Prosopagnosia (prosopagnosia, or face-blindness) is a perceptual disorder in which a person is not able to recognize the faces of other people, even the closest ones, such as friends, family members, work colleagues. Interestingly, the ability to identify objects or, say, animals while fully preserved.
The first more or less complete descriptions of cases of prosopagnosis are found in the works of the English neurologist John Hughlings Jackson (John Hughlings Jackson) and the French psychiatrist Jean-Martin Charcot (Jean-Martin Charcot) in the middle of the XIX century. However, the term "prosopagnosia" (dr. Greek. prosopon - “face”, agnosia - “not to recognize”) was introduced into circulation in 1947 by the German neurologist Joachim Bodamer. He diagnosed an unusual case of a 24-year-old patient, who, though he survived a severe gunshot wound to the head, stopped recognizing not only his relatives and colleagues, but himself.
Later, other cases of prosopagnosia were also described by practicing psychiatrists and neurologists, which they attributed, as a rule, to brain damage or stroke. However, modern experts argue that this disorder can also be hereditary in nature (in this case it is incurable) and be in the nature of a short-term syndrome that occurs as a result of severe fatigue or overstrain.
If you believe the latest data, then prosopagnosis occurs in 2% of the world's population, which in fact represents a rather awesome figure - 140 million people. In other words, out of a hundred at least two are not able to recognize even their own spouse or child. According to scientists, about 10% of the population is subject to mild forms of prosopagnosis. It can be expressed in bad memory on the person as a whole. For example, a person constantly confuses the faces of famous actors, although by names he may know them as relatives.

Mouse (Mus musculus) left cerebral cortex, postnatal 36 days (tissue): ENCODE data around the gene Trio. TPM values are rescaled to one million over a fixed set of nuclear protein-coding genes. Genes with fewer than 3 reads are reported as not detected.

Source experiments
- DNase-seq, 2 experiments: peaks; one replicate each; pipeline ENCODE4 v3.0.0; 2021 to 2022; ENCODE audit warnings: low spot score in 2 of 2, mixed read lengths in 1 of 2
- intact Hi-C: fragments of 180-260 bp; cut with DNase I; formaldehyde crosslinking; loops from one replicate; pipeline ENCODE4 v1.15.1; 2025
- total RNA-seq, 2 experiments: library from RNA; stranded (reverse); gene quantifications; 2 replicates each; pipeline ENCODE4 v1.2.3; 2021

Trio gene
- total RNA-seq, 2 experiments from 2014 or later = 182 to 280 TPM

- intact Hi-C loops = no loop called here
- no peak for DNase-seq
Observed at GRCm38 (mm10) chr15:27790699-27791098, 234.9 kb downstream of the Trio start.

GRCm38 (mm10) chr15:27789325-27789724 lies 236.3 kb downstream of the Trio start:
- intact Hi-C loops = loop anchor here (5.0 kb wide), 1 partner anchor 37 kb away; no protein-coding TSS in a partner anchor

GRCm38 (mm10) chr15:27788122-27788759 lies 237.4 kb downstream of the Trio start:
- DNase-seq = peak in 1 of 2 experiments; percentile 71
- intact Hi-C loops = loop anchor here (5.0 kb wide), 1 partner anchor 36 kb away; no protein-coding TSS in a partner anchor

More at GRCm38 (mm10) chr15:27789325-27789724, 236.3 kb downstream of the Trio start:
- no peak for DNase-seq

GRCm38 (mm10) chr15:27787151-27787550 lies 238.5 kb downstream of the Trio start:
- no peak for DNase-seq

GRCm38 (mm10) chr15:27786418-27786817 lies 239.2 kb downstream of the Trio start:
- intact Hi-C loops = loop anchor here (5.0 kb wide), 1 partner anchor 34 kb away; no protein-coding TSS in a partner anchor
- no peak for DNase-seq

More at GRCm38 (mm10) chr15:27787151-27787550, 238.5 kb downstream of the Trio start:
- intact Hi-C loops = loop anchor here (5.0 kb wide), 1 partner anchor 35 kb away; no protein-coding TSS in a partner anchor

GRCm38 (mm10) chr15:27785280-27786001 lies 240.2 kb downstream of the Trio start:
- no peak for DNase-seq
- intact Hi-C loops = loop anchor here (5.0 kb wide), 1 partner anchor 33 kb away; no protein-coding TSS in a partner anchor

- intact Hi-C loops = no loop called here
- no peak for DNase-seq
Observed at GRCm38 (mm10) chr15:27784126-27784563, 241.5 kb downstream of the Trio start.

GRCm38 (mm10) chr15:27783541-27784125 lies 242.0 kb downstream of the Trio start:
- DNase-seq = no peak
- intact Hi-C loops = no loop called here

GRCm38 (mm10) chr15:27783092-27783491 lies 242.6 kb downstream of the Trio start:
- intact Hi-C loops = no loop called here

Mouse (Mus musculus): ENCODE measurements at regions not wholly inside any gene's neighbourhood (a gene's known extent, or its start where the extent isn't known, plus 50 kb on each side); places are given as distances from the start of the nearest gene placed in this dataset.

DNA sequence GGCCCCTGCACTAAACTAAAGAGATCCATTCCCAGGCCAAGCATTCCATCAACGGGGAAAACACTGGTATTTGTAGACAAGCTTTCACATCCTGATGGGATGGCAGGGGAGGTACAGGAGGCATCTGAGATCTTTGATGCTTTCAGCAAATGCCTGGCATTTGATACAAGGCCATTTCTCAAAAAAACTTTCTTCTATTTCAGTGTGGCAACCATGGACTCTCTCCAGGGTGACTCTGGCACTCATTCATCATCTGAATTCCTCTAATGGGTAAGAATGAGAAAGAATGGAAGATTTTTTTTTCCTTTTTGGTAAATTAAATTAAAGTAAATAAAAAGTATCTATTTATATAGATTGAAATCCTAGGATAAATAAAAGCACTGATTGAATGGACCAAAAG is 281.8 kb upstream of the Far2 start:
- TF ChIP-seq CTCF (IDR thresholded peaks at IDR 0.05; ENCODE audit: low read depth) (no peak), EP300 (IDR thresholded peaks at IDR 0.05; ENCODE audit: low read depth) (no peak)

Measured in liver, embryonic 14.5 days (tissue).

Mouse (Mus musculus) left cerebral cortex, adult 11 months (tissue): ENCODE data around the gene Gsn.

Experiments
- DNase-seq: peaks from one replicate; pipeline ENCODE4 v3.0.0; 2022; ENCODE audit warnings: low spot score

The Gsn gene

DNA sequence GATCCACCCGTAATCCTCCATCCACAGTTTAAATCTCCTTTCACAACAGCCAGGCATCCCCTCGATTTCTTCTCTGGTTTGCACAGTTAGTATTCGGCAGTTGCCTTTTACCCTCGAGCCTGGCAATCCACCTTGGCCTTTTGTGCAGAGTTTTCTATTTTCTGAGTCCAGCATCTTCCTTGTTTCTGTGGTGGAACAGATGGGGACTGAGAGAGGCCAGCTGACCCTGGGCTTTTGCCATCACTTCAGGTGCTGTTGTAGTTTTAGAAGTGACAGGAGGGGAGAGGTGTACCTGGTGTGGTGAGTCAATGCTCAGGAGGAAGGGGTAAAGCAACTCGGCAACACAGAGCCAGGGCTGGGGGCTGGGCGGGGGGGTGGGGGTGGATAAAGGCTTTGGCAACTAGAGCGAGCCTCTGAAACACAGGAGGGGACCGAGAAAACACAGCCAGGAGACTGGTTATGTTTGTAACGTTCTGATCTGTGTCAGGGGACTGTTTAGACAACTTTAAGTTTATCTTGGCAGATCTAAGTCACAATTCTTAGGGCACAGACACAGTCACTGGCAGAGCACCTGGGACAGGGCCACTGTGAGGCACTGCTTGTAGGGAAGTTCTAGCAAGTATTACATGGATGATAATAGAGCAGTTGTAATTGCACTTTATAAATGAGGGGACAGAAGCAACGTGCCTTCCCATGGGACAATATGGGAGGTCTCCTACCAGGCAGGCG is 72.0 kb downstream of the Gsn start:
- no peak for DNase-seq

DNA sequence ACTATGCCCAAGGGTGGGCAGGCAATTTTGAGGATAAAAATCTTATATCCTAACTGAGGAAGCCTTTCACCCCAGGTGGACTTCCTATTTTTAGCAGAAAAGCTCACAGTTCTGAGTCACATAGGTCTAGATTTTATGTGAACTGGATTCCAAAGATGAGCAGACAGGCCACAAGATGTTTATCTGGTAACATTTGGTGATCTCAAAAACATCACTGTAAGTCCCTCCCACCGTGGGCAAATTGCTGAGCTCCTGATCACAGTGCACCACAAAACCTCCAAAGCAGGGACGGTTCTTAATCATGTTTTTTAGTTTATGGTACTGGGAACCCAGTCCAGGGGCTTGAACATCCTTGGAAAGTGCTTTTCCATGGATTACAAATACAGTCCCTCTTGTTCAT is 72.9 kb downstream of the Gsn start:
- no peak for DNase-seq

Despite the fact that so far the nuances of this disease are the subject of research and controversy of many specialists around the world, today the following classification of prosopagnosia can be found in textbooks on neurology. The first type of disease is apperceptive. This is a hereditary form in which a person is not able not only to distinguish and memorize faces, but generally make any judgments on them, say the age of a person, his field, race, etc. The second type is associative: the patient can accurately judge about a man by his face, but he cannot determine with certainty whether he is familiar with him or not.
Today, psychologists suggest that many people with prosopagnosis, deliberately silent about their illness. In the same way, like most color blind people, they prefer not to advertise their color perception.
Unable to distinguish relatives and friends from completely strangers by persons, patients with prosopagnosis rather successfully use other criteria for identification: they recognize their relatives and colleagues by voice, gait, gestures or special signs. As far as it is sometimes difficult and emotionally difficult, it can be judged, for example, by the 32-year-old Swede, Cecilia Berman, who suffers from a congenital form of prosopagnosis.